The first public appearance of the game was a ten-second video at SpaceWorld 2000. In November of the same year, Retro Studios confirmed its involvement with the game in the "job application" part of its website. In February 2001, the game was confirmed by Nintendo, which also announced that because of its emphasis on exploration and despite the first-person perspective, Metroid Prime would be a first-person adventure rather than a first-person shooter. In May 2001, the game was showcased at E3 2001 , with its name confirmed as Metroid Prime. The first views of the game drew a mixed reactions from fans because of the change from 2D side-scrolling to 3D first-person navigation.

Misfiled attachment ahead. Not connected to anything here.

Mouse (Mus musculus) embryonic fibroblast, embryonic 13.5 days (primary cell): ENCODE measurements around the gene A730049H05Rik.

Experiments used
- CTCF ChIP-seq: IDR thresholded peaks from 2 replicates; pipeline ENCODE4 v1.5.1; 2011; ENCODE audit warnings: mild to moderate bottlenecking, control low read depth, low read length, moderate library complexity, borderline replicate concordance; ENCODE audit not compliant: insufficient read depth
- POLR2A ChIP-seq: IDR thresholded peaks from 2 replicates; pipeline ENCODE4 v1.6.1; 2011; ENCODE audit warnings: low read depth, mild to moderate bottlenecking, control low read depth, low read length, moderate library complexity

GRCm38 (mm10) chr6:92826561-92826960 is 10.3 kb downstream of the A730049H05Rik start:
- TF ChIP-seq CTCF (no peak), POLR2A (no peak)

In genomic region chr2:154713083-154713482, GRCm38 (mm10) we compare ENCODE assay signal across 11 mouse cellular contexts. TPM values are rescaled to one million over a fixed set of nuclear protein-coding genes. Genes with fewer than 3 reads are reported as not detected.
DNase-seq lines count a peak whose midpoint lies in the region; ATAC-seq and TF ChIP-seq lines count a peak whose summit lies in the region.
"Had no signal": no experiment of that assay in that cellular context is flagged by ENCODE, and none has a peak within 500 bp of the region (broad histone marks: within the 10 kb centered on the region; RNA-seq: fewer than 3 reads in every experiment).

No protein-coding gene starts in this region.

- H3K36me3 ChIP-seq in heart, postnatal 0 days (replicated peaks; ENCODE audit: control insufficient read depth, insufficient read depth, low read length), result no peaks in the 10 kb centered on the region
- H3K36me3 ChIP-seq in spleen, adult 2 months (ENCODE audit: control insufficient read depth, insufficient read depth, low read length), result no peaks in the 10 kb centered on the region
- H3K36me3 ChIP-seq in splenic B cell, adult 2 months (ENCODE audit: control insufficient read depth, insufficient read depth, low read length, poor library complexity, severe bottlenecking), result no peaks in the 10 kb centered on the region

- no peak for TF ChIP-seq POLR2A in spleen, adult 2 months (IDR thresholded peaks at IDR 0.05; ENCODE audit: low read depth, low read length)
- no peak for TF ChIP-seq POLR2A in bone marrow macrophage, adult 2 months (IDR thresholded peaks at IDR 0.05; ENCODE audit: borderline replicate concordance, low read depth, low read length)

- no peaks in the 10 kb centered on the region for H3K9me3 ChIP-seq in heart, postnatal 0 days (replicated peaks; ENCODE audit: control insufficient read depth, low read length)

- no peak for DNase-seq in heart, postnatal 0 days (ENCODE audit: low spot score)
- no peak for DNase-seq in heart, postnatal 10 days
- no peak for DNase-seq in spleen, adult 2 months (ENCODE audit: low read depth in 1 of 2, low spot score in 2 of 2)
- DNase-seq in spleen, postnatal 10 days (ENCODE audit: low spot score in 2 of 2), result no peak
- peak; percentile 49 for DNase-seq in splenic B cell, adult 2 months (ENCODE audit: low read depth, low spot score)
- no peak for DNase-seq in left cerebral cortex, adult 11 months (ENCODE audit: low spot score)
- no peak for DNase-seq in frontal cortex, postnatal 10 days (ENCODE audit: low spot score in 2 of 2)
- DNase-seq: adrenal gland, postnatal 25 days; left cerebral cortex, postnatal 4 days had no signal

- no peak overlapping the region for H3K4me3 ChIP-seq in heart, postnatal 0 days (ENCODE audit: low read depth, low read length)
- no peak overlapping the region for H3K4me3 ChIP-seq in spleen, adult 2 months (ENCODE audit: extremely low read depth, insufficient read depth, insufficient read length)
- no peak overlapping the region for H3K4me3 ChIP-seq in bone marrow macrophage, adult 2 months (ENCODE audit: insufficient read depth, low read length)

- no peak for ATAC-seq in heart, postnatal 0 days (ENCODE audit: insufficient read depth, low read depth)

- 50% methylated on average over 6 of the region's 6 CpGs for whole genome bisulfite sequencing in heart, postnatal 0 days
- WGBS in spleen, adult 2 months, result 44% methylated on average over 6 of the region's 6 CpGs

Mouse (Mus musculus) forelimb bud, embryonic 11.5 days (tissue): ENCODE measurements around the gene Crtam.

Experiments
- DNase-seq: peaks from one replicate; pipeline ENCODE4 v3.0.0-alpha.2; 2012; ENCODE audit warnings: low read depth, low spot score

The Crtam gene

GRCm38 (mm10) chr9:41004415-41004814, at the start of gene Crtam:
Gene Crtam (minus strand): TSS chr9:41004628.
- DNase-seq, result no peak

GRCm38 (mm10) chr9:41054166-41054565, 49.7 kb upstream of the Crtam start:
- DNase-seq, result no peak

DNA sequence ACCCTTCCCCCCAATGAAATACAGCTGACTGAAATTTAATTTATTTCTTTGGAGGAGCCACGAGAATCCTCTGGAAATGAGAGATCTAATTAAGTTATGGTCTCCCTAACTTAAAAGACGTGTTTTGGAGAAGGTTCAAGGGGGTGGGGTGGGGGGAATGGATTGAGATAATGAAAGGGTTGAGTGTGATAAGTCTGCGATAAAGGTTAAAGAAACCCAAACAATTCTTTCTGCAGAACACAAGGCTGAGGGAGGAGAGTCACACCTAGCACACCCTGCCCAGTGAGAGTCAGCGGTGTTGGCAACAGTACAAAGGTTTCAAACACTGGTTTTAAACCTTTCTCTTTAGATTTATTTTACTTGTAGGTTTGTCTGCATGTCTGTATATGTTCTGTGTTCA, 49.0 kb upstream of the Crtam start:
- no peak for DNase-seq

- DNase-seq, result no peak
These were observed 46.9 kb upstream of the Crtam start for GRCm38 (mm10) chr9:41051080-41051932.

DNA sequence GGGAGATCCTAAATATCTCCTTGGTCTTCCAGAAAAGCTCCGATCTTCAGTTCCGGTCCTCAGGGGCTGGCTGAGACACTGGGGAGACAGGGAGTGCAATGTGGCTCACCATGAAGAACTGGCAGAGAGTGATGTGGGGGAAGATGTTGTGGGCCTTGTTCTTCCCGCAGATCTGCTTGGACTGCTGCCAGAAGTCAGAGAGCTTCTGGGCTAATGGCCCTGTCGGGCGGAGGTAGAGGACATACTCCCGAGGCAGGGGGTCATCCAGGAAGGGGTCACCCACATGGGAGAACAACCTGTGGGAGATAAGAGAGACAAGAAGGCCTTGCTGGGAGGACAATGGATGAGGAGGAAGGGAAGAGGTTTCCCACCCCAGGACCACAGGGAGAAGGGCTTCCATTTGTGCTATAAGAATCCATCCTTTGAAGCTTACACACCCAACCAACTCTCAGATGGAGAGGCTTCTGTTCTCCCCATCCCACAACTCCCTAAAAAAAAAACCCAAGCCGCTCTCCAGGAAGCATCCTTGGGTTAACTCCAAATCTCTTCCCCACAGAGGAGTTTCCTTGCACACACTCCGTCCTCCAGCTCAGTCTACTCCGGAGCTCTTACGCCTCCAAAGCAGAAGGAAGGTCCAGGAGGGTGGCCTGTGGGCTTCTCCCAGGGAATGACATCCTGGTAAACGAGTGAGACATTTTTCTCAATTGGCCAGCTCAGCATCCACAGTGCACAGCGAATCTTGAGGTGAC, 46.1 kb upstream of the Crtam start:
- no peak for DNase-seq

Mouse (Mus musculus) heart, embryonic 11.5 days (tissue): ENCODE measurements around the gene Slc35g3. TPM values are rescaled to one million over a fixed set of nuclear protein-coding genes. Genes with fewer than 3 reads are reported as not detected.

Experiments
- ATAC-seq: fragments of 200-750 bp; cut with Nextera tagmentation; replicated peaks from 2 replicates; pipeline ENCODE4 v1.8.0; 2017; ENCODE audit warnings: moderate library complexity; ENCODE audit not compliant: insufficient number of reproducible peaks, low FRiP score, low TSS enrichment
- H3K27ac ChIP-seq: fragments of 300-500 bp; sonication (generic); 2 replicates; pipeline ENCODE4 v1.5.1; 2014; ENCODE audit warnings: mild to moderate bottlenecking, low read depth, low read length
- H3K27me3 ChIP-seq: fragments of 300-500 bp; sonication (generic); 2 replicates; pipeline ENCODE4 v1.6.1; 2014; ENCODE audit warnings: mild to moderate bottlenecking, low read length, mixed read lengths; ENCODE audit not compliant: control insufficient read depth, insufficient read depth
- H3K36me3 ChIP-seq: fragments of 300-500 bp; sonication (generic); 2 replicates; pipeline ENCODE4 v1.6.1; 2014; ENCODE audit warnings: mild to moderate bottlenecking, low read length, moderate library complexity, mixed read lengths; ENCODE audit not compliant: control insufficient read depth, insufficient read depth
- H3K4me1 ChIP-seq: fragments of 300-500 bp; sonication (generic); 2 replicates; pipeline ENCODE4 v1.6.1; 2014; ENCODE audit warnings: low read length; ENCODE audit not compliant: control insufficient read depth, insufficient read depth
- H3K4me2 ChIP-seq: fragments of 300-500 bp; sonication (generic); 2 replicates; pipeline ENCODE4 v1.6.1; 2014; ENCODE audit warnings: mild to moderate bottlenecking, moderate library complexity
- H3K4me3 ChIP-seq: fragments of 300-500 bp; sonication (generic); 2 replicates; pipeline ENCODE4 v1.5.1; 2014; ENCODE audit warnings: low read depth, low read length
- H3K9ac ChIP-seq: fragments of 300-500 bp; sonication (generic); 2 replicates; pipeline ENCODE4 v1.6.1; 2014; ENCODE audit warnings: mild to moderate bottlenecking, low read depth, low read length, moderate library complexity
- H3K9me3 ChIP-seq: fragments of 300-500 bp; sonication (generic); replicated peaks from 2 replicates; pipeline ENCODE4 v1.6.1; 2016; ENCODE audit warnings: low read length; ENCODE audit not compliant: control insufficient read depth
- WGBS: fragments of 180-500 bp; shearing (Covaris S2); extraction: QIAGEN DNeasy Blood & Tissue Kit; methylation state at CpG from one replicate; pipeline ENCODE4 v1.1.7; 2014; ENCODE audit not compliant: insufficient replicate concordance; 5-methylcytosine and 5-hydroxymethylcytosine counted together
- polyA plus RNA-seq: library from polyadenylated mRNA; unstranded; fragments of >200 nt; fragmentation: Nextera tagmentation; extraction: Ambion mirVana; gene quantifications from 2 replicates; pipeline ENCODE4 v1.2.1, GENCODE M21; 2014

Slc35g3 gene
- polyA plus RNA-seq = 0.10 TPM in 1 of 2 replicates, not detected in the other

Kenji Yamamoto, assisted by Kouichi Kyuma, composed the music for Prime. The soundtrack contains arrangements of tracks from previous games in the series because Yamamoto wanted "to satisfy old Metroid fans. It's like a present for them", he said. The initial Tallon Overworld theme is a reinterpretation of Metroid's Brinstar theme, the music heard in Magmoor Caverns is a new version of the music from Super Metroid's Lower Norfair area, and the music heard during the fight with Meta Ridley is a fast-paced reimagining of the Ridley boss music first featured in Super Metroid—which has reappeared in most Metroid games since. Tommy Tallarico Studios initially provided sound effects for the game, but Shigeru Miyamoto thought they were not yet good enough for an extended presentation at SpaceWorld 2001. The game supports Dolby Pro Logic II setups and can be played in surround sound. The official soundtrack to the game was released on an album called Metroid Prime & Fusion Original Soundtracks, which was published by Scitron on June 18, 2003.